Maths professor, programmer and blogger John Cook discusses the importance of learning "just in case" versus "just in time", and how learning "just in case" is essential when something comes up and you need to learn something "just in time".
Photo by Martineric.
What do you learn just in case you'll need it in the future, and what do you learn just in time when you do need it?
In general, you learn things in school just in case you'll need them later. Then once you get a job, you learn more things just in time when you need them.
When you learn just in time, you're highly motivated. There's no need to imagine whether you might apply what you're learning since the application came first. But you can't learn everything just in time. You have to learn some things before you can imagine using them. You need to have certain patterns in your head before you can recognise them in the wild.
Years ago someone told me that he never learned algebra and has never had a need for it. But I've learned algebra and use it constantly. It's a lucky thing I was the one who learned algebra since I ended up needing it. But of course it's not lucky. I would not have had any use for it either if I'd not learned it.
The difference between just-in-case and just-in-time is like the difference between training and trying. You can't run a marathon by trying hard. The first person who tried that died. You have to train for it. You can't just say that you'll run 26km when you need to and do nothing until then.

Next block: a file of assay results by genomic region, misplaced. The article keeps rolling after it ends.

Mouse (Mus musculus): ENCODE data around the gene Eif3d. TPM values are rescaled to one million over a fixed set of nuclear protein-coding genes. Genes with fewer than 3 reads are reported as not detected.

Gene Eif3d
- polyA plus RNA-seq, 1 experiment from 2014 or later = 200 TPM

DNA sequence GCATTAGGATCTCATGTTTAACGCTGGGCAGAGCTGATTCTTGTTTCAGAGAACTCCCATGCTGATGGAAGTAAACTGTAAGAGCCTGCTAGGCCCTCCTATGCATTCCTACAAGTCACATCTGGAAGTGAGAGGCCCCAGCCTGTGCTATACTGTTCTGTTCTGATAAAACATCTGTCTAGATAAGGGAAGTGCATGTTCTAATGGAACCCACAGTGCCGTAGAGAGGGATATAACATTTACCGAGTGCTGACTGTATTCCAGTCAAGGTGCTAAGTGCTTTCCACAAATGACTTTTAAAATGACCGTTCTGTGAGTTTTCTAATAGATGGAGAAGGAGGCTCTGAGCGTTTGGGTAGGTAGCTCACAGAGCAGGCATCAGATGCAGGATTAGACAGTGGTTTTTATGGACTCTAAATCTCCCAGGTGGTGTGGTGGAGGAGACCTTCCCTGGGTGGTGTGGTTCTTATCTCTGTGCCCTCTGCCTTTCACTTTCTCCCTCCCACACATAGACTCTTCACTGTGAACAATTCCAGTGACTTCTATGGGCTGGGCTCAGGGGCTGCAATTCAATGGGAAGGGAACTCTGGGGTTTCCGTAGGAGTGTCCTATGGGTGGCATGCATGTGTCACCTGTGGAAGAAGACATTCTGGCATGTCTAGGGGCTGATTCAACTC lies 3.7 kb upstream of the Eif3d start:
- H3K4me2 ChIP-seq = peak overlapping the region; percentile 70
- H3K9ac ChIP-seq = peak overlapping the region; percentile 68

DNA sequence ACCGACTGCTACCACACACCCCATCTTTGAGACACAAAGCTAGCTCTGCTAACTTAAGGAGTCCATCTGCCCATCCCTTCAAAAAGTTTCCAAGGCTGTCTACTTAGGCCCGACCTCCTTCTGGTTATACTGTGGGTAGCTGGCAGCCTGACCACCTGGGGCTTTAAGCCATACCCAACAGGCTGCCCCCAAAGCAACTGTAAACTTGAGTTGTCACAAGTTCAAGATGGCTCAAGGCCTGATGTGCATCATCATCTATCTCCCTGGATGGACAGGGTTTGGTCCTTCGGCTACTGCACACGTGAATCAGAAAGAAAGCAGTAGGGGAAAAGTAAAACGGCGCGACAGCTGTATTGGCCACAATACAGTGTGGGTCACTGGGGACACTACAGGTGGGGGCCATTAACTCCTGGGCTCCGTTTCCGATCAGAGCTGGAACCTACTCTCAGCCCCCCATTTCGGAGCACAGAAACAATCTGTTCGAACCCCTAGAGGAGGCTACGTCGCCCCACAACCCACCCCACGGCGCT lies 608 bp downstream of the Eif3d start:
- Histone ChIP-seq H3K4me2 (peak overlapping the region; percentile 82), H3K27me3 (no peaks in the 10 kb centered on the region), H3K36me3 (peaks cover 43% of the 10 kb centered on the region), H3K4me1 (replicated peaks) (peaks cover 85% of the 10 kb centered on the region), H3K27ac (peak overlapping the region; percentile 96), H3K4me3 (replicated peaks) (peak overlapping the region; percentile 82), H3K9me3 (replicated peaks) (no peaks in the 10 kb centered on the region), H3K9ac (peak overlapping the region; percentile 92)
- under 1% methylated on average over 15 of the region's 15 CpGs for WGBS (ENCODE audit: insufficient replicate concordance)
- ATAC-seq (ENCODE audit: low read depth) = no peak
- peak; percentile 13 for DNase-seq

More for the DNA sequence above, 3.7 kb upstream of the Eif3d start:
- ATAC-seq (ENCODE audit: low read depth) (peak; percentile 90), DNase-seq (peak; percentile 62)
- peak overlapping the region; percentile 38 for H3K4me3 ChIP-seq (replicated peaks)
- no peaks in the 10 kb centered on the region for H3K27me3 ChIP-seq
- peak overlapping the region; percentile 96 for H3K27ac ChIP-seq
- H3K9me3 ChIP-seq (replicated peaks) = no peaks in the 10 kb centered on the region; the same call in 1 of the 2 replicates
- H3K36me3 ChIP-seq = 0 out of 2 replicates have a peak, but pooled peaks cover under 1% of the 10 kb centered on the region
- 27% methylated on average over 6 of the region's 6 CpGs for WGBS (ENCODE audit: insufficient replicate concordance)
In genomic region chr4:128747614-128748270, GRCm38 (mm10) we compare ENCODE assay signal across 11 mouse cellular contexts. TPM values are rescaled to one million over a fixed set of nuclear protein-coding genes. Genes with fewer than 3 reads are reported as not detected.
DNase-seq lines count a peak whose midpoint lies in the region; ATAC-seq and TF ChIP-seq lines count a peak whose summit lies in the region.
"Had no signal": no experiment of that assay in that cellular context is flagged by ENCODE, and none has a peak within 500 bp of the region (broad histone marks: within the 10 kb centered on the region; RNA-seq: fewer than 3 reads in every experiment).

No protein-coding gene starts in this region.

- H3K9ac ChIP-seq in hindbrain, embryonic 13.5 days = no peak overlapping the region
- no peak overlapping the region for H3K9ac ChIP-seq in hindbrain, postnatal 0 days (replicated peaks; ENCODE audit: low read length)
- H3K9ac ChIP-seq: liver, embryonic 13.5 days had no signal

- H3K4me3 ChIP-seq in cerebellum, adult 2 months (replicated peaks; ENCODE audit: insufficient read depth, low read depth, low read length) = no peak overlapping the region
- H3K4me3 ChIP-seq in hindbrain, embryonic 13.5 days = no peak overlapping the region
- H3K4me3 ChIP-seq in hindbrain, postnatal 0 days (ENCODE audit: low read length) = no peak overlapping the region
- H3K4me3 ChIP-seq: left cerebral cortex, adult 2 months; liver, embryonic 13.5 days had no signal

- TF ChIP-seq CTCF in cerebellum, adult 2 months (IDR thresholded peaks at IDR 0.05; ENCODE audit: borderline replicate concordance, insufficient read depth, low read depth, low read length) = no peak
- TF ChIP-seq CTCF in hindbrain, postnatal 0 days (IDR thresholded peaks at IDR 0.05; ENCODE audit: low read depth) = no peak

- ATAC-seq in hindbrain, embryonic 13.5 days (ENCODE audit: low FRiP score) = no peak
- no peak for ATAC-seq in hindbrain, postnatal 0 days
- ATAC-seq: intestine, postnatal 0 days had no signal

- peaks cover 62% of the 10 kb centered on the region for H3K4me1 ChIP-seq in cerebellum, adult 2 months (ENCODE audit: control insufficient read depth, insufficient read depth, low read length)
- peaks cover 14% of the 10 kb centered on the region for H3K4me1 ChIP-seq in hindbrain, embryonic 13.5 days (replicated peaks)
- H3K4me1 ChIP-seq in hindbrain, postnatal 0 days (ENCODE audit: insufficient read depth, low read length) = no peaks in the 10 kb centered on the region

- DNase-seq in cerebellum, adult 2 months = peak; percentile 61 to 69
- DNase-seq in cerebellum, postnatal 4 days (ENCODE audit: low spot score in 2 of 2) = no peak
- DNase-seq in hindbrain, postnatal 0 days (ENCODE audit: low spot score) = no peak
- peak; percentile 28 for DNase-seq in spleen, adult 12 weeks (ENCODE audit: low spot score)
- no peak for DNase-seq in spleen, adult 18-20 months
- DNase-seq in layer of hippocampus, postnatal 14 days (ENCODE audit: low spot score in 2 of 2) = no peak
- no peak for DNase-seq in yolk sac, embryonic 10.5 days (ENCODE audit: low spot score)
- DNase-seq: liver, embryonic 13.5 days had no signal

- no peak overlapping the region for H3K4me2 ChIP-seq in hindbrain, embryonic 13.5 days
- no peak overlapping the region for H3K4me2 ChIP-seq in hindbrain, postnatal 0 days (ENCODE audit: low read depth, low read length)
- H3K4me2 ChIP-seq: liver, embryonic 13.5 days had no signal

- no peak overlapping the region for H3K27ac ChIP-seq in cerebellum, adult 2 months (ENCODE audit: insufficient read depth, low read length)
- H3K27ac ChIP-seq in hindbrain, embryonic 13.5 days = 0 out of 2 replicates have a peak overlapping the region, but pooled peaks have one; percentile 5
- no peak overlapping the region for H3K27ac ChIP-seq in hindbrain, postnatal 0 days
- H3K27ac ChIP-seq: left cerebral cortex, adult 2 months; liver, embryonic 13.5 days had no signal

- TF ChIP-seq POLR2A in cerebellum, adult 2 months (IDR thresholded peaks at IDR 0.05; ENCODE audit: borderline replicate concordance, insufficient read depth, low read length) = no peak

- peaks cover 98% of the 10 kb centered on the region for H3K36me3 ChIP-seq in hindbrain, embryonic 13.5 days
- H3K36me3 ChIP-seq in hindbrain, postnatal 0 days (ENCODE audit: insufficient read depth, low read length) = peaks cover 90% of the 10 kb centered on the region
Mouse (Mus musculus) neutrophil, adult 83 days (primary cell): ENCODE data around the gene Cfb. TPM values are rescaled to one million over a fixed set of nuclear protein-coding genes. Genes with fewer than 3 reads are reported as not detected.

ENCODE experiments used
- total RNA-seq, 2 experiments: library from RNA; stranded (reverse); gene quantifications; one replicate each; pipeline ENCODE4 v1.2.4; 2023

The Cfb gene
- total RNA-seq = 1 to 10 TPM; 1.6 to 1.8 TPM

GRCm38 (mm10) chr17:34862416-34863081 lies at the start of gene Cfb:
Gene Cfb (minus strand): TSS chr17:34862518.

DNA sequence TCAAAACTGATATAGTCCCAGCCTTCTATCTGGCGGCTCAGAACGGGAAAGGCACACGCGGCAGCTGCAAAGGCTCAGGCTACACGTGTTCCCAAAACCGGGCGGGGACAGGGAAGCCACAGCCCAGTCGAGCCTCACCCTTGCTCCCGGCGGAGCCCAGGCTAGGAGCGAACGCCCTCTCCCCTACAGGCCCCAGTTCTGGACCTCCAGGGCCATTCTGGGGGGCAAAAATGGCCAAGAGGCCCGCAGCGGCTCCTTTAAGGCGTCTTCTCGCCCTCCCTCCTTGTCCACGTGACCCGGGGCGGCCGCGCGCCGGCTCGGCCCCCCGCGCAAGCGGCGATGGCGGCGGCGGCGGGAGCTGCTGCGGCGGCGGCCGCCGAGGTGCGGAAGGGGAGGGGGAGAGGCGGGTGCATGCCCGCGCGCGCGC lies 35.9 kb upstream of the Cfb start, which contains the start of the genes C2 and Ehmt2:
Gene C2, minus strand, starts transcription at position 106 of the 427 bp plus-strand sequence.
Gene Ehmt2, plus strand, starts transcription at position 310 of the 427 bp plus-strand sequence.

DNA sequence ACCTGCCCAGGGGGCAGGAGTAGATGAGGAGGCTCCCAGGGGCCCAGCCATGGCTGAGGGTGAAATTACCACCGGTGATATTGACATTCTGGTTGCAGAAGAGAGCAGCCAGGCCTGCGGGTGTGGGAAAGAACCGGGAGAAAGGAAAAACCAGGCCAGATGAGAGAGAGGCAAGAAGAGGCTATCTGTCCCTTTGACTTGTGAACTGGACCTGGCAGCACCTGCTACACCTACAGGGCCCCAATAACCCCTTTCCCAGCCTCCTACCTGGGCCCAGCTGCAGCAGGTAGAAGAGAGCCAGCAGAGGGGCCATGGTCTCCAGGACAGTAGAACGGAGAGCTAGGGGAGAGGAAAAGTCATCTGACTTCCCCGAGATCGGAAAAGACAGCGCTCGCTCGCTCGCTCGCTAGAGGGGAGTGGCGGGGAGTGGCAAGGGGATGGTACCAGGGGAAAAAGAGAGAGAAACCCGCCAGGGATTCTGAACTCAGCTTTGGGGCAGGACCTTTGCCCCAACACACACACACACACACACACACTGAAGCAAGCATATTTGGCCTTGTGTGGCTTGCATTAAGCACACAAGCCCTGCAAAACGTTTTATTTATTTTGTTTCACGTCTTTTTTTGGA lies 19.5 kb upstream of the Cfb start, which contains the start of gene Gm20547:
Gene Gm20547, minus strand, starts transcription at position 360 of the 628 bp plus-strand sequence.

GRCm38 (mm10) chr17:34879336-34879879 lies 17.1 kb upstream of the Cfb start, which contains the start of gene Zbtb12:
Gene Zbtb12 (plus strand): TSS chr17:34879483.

Software developers prefer just-in-time learning. There's so much out there that you aren't going to need. You can't learn every detail of every operating system, every programming language, every library, etc, before you do any real work. You can only remember so much arbitrary information without a specific need for it. Even if you could learn it all in the abstract, you'd be decades into your career without having produced anything. On top of that, technological information has a short shelf life, so it's not worthwhile to learn too much that you're not sure you have a need for.
On the other hand, you need to know what's available, even if you're only going to learn the details just in time. You can't say "I need to learn about version control system now" if you don't even know what version control is. You need to have a survey knowledge of technology just in case. You can learn APIs just in time. But there's a big grey area in between where it's hard to know what is worthwhile to learn and when.
John Cook has worked as a maths professor, programmer, consultant, manager and statistician. He enjoys combining these skills and experiences to solve problems and see the solutions carried out.
Republished from www.johndcook.com